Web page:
Sunday, December 18, 2011

Buried Treasures

Just in time for the last-minute holiday shopper (or anyone looking for a good airplane read), I thought I'd do a post recommending some of my favorite buried treasures. This isn't a Best Reads of 2011 list--I'm saving that for January, since I typically get a lot of reading in over the last two weeks of December between long plane rides and being away from work. These are just books I think deserve more buzz and a wider audience.

I didn't give myself any hard and fast rules for what constitutes a buried treasure. Most of them are little-known books by little-known authors, but I threw in a few lesser-known works by popular or classic authors, especially when my favorite isn't the book or series that gets all the buzz.

However, since this is meant to be a shopping guide of sorts, I limited myself to books readily available new in either print or electronic form, priced no higher than $12 or so. Which meant saying no to Clyde Edgerton's Raney, though I love his Southern voice and reading it is like stepping back into my 70's and 80's Alabama childhood. It also ruled out Pat of Silver Bush and Mistress Pat, though I swear everything else LM Montgomery wrote is readily available.

In no particular order:

Assiniboin Girl, by Kathi Wallace
Buy for Kindle

This book was originally published by the now-defunct Drollerie Press, but it looks like Wallace has re-released it as a self-published Kindle book. It's a YA coming-of-age story about a Native American girl who's grown up in New York knowing little about her heritage, but, after being orphaned and sent to live with an aunt and then her extended family on the reservation, develops a deeper connection to her past. With a certain amount of what I guess could be described as magic realism. It's a difficult book to describe or categorize, and it's not the most polished work I've ever read, but I couldn't put it down.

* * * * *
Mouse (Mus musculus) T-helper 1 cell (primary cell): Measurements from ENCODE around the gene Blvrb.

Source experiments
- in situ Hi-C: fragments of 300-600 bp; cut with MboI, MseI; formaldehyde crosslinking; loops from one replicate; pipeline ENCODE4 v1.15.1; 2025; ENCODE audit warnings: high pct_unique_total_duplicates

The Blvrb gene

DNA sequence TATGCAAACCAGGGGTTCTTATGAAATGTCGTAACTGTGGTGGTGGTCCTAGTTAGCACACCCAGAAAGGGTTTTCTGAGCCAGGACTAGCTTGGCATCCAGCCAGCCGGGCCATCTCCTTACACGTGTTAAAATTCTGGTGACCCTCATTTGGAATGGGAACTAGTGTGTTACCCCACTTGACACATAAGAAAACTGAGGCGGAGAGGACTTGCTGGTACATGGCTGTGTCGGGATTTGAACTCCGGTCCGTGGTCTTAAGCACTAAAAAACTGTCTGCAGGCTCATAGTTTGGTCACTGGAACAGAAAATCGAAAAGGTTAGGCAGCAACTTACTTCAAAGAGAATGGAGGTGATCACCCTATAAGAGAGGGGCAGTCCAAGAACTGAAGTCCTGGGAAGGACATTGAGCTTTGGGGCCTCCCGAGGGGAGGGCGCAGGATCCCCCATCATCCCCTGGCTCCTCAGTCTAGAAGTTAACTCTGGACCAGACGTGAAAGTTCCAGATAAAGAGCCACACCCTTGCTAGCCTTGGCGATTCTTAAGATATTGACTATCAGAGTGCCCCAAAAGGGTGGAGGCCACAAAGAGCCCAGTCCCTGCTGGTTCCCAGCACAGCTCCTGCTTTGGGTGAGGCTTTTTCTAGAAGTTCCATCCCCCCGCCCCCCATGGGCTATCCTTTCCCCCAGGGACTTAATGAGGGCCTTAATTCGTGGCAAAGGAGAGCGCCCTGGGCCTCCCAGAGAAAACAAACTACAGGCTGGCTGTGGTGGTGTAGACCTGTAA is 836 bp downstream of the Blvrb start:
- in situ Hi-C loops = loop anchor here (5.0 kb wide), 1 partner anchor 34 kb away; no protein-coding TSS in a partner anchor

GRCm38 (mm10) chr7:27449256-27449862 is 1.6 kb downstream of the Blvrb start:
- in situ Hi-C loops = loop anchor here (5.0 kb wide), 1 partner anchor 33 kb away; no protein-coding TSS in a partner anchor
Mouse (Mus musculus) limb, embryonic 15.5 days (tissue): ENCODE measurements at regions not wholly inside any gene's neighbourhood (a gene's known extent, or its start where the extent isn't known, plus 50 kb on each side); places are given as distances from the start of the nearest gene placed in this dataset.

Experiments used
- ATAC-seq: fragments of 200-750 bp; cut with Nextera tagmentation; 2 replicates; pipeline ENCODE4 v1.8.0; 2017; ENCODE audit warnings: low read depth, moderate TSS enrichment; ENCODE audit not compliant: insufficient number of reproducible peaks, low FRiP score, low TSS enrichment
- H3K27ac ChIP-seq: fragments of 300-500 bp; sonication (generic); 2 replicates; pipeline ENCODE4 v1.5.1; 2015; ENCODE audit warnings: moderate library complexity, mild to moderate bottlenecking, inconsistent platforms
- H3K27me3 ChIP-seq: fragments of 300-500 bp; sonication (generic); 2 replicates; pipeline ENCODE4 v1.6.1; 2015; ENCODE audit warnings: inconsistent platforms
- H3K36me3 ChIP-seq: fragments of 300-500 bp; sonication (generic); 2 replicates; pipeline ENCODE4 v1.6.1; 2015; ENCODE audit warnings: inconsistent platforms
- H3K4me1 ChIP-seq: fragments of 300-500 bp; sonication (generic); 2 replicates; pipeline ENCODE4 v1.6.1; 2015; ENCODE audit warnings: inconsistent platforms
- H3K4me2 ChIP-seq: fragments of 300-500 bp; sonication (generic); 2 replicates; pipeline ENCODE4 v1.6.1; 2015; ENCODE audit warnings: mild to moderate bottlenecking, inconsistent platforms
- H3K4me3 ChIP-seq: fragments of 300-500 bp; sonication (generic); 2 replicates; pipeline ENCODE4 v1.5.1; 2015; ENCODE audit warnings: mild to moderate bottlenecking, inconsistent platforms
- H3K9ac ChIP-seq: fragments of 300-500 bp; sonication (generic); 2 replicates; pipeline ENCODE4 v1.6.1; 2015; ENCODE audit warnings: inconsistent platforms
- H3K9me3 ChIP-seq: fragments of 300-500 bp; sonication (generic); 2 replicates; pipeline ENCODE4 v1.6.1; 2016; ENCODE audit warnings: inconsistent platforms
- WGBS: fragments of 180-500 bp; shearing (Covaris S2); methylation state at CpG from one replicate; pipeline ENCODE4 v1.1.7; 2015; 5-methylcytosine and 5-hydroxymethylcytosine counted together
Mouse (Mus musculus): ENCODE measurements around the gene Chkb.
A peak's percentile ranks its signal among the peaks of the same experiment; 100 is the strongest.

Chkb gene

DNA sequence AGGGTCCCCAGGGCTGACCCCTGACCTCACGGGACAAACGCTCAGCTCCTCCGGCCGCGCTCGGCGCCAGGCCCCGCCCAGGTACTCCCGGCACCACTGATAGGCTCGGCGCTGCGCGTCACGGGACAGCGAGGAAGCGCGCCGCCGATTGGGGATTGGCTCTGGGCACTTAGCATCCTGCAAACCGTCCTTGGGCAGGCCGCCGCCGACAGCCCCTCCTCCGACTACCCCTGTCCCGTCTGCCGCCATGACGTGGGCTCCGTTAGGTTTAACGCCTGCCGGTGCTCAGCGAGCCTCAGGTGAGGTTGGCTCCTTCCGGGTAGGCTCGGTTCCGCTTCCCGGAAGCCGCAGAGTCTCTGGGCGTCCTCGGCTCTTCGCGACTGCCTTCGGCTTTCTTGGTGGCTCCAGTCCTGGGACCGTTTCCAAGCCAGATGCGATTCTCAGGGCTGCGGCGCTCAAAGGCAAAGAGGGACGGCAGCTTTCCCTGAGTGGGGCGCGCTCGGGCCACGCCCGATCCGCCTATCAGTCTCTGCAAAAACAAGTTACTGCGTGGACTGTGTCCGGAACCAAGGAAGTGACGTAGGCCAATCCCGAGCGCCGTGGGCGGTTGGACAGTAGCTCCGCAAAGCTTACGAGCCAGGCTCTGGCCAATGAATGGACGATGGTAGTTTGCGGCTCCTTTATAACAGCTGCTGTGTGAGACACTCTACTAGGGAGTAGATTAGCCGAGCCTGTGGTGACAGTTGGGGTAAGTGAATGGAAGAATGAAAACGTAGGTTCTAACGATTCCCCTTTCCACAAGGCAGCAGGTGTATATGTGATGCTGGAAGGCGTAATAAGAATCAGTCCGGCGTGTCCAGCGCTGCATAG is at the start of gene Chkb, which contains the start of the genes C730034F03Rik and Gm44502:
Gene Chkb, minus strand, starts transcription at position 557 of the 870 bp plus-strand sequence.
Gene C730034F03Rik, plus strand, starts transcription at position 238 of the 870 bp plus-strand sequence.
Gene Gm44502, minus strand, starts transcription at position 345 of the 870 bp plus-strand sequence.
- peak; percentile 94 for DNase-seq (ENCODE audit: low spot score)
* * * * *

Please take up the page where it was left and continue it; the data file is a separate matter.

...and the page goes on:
No Quarter, by Broos Campbell
Buy for Kindle
Buy for Nook
Buy the paperback from Powell's (though the price is above my target range)

Age of Sail (1799, to be specific), but in the American navy. First in a series following Matty Graves, a young midshipman just setting out on his career. Campbell has a wonderful American historical voice and a way for bringing little-known corners of history to light. I'd love to see the three books that are out so far become big hits so he can keep writing and follow Graves all the way through the War of 1812. If you like Patrick O'Brian or Bernard Cornwell (very different voices, I know, but Campbell's voice is different from both), do give this series a try.

And, doesn't the second book in the series, The War of Knives, have a gorgeous cover, in a badass war story way?

In This House of Brede, by Rumer Godden. (not available in ebook)
Buy from Amazon
Buy from Barnes & Noble
Buy from Powell's

If you looked at the rest of my bookshelf (or even just the rest of this list), you'd never guess that one of my favorite books of all time is this quiet, rambling story of Benedictine nuns in mid-20th century England. But it is. Almost all my favorite books share a strong sense of place and communities of characters who seem so real to me I feel like I could step into the story and know how to fit into its world. Brede Abbey and Dame Philippa, Sister Cecily, Sister Hilary, Dame Catherine, and the rest are one of those communities to me, just like Narnia, Barrayar, Terre d'Ange, Peter Wimsey's London, or Marcus Didius Falco's Rome.

Captive Bride, by Bonnie Dee
Buy for Kindle
Buy for Nook